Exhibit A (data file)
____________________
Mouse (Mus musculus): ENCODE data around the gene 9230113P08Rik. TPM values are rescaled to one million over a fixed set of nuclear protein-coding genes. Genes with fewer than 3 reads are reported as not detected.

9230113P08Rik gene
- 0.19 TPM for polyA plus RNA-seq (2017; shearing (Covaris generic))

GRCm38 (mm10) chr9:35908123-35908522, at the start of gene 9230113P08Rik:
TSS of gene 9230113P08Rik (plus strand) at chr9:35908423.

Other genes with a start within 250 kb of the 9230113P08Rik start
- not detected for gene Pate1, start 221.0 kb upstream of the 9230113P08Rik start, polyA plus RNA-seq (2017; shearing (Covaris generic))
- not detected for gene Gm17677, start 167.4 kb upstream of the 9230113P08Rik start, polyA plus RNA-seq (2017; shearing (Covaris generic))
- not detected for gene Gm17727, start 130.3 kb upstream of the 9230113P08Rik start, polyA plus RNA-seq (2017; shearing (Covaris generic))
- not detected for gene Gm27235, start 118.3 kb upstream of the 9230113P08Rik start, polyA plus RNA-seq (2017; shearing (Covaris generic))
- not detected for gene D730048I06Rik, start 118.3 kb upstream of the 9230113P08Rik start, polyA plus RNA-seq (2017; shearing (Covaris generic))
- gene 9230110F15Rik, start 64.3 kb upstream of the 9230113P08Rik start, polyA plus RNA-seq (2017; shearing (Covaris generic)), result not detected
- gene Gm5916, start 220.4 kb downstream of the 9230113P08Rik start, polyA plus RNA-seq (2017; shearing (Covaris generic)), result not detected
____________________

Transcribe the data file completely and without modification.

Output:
Mouse (Mus musculus): ENCODE data around the gene 9230113P08Rik. TPM values are rescaled to one million over a fixed set of nuclear protein-coding genes. Genes with fewer than 3 reads are reported as not detected.

9230113P08Rik gene
- 0.19 TPM for polyA plus RNA-seq (2017; shearing (Covaris generic))

GRCm38 (mm10) chr9:35908123-35908522, at the start of gene 9230113P08Rik:
TSS of gene 9230113P08Rik (plus strand) at chr9:35908423.

Other genes with a start within 250 kb of the 9230113P08Rik start
- not detected for gene Pate1, start 221.0 kb upstream of the 9230113P08Rik start, polyA plus RNA-seq (2017; shearing (Covaris generic))
- not detected for gene Gm17677, start 167.4 kb upstream of the 9230113P08Rik start, polyA plus RNA-seq (2017; shearing (Covaris generic))
- not detected for gene Gm17727, start 130.3 kb upstream of the 9230113P08Rik start, polyA plus RNA-seq (2017; shearing (Covaris generic))
- not detected for gene Gm27235, start 118.3 kb upstream of the 9230113P08Rik start, polyA plus RNA-seq (2017; shearing (Covaris generic))
- not detected for gene D730048I06Rik, start 118.3 kb upstream of the 9230113P08Rik start, polyA plus RNA-seq (2017; shearing (Covaris generic))
- gene 9230110F15Rik, start 64.3 kb upstream of the 9230113P08Rik start, polyA plus RNA-seq (2017; shearing (Covaris generic)), result not detected
- gene Gm5916, start 220.4 kb downstream of the 9230113P08Rik start, polyA plus RNA-seq (2017; shearing (Covaris generic)), result not detected